Full Frame: Buffalo Dreams, Monk By Blood, Hacked Circuit, Fairytale of the Three Bears Reviews

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Editor’s Note: The following reviews are part of our coverage of the 2014 Full Frame Documentary Film Festival. For more information please visit fullframefest.org or follow Full Frame on Twitter.

It’s as reductive as it is, perhaps perplexingly, requisite to consider a varied slate of cinema through a handful of shared ideals; festival coverage is, by nature, tailored toward such snapshot l’état du cinema summation. There’s a great deal more to the Full Frame Documentary Film Festival, celebrating its seventeenth edition in North Carolina this week, than can really be done justice by any fleeting overlook; if there’s but one thing this meek missive can attest, it’s that nothing speaks so well for these films as themselves. Across an offbeat array of concerns, four of the fest’s short film selections prove with diversity and distinction that the screen is less a barrier between us and those we watch than a window into their lives, and through them our own.

There’s a great deal more to the Full Frame Documentary Film Festival, celebrating its seventeenth edition in North Carolina this week, than can really be done justice by any fleeting overlook; if there’s but one thing this meek missive can attest, it’s that nothing speaks so well for these films as themselves.

full_frame_shorts_3No moment speaks better to such a sensibility than that in Fairytale of the Three Bears where a toddler, taken aback by the sight of the camera, reaches out and prods the lens. “We used to be completely different people,” a middle-aged man wearily notes in Tristan Daws’ delicately paced survey of the Soviet shadow on modern rural Russia, as the child offers potent proof. History hangs a bittersweet weight in this snow-covered landscape; another interviewee seems more fifteen than fifty when his elderly mother interrupts his telling of the eponymous Goldilocks tale to insist he put his hat on. The emotional heft of the score’s crescendo saves Fairytale of the Three Bears a trifling fate; the film, like one subject’s life, “just passed as if it was a fairytale”.

If Buffalo Dreams were a fairytale, t’would have to bear the name Grimm; Buffalo Nightmares seems a more apt appellation for the Scottish-set look at a farm whose function seems more based on idealism than practicality. However startlingly strange Scott Shand’s line of work might seem, though, Maurice O’Brien’s camera renders it beautifully: Americana is deceptively smuggled to the highland hills here, the whipping winds and bird cries of the soundtrack offering an evocative aural equivalent to the magisterial sight of the bison themselves. Indeed the subject’s so strange and slight that the film emerges more curio than compelling; never outstaying its welcome, Buffalo Dreams is a better calling card for its crew than it is a portrait of its subject, for all the serene beauty of its cloud-covered skies.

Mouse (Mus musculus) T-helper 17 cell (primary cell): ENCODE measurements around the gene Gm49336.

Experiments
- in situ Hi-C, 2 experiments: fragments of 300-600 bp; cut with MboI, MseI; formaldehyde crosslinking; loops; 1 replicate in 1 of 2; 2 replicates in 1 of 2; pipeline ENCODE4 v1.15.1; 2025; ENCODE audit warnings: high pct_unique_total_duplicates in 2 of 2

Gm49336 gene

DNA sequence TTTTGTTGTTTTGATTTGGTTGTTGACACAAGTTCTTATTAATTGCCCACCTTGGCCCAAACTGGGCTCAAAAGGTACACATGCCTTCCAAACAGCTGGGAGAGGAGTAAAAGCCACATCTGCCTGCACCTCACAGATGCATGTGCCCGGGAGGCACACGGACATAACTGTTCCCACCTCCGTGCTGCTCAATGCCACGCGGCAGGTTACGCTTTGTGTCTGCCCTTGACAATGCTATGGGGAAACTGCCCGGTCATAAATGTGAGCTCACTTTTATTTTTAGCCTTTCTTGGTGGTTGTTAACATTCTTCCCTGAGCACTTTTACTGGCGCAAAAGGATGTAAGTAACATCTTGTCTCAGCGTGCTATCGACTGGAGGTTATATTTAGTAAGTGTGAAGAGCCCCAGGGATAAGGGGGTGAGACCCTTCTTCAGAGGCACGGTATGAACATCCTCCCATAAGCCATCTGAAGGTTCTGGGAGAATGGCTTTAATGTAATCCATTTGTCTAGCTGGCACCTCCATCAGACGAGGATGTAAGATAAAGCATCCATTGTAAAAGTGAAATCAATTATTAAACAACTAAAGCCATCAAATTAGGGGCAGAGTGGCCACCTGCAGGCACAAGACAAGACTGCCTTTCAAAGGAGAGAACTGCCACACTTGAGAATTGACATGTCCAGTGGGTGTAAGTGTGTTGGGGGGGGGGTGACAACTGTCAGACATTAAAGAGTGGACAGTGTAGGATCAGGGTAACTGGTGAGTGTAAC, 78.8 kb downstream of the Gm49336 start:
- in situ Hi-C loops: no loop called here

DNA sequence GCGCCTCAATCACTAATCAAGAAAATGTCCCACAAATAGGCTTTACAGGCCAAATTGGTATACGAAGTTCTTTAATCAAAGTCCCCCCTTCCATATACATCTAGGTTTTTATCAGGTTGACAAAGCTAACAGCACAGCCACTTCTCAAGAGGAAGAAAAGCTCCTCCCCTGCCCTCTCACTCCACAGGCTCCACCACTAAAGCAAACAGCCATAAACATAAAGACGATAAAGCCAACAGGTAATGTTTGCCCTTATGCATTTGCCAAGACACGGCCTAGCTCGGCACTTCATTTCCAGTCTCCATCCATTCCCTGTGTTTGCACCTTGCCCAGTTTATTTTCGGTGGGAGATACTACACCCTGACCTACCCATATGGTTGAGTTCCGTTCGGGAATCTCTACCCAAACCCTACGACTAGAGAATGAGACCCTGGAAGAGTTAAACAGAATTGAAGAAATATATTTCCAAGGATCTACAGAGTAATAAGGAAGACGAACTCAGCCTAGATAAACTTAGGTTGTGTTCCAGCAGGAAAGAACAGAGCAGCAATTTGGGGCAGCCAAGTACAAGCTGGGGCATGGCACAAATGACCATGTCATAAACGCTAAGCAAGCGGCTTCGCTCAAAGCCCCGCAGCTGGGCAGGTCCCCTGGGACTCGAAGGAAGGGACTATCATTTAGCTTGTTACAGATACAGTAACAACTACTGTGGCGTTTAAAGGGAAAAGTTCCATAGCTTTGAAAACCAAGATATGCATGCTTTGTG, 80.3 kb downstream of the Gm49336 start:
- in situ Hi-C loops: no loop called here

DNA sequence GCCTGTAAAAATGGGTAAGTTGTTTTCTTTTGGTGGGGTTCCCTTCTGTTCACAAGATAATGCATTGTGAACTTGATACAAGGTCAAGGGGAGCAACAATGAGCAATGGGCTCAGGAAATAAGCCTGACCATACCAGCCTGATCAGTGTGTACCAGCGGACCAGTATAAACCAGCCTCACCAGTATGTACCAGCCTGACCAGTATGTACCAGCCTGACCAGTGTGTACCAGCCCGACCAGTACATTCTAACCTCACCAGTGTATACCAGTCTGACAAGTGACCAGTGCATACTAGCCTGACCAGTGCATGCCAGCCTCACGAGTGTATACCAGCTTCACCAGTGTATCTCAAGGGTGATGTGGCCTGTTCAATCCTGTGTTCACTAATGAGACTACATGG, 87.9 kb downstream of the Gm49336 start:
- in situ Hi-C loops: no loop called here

Framed phenomenally within the logistical nightmare of this extravagant long take, consummately choreographed and yet borne all the while on a stirring spontaneity, Deborah Stratman’s movie is an ode to the efforts that go into making movies seem effortless, an apt focus for a film itself so accomplished.

full_frame_shorts_2From the slow arch round a suburban street corner that introduces Hacked Circuit to the cut that comes, finally, fifteen minutes later, this is a movie as impressive a piece of storytelling as it is a technical resume, peering behind the scenes of the foley process like a factual Berberian Sound Studio. Framed phenomenally within the logistical nightmare of this extravagant long take, consummately choreographed and yet borne all the while on a stirring spontaneity, Deborah Stratman’s movie is an ode to the efforts that go into making movies seem effortless, an apt focus for a film itself so accomplished. It’s not just for a closing credits dedication to Walter Murch “with apologies, gratitude and admiration” that this is essential viewing for movie fans.

If he and his sound design for The Conversation inform Hacked Circuit above all, it’s the difficulty of honouring the past that binds this bunch of movies together. “I have high expectations, so please do your best,” the young hero of Ema Ryan Yamazaki’s Monk by Blood—a 21 year-old heir to an 800 year-old Japanese temple—is told in the touching film’s first moments. The same might be said by any of the unseen ancestors that shadow these stories. To say the tension between ascribed destiny and individual decisions defines each of these movies is reductive, and yet all the while it’s requisite too: if the Full Frame Festival sets out to show us what’s up with documentaries these days, this selection suggests they have us perusing the past as we fumble toward the future.

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About Author

Ronan Doyle is an Irish freelance film critic, whose work has appeared on Indiewire, FilmLinc, Film Ireland, FRED Film Radio, and otherwhere. He recently contributed a chapter on Arab cinema to the book Celluloid Ceiling, and is currently entangled in an all-encompassing volume on the work of Woody Allen. When not watching movies, reading about movies, writing about movies, or thinking about movies, he can be found talking about movies on Twitter. He is fuelled by tea and has heard of sleep, but finds the idea frightfully silly.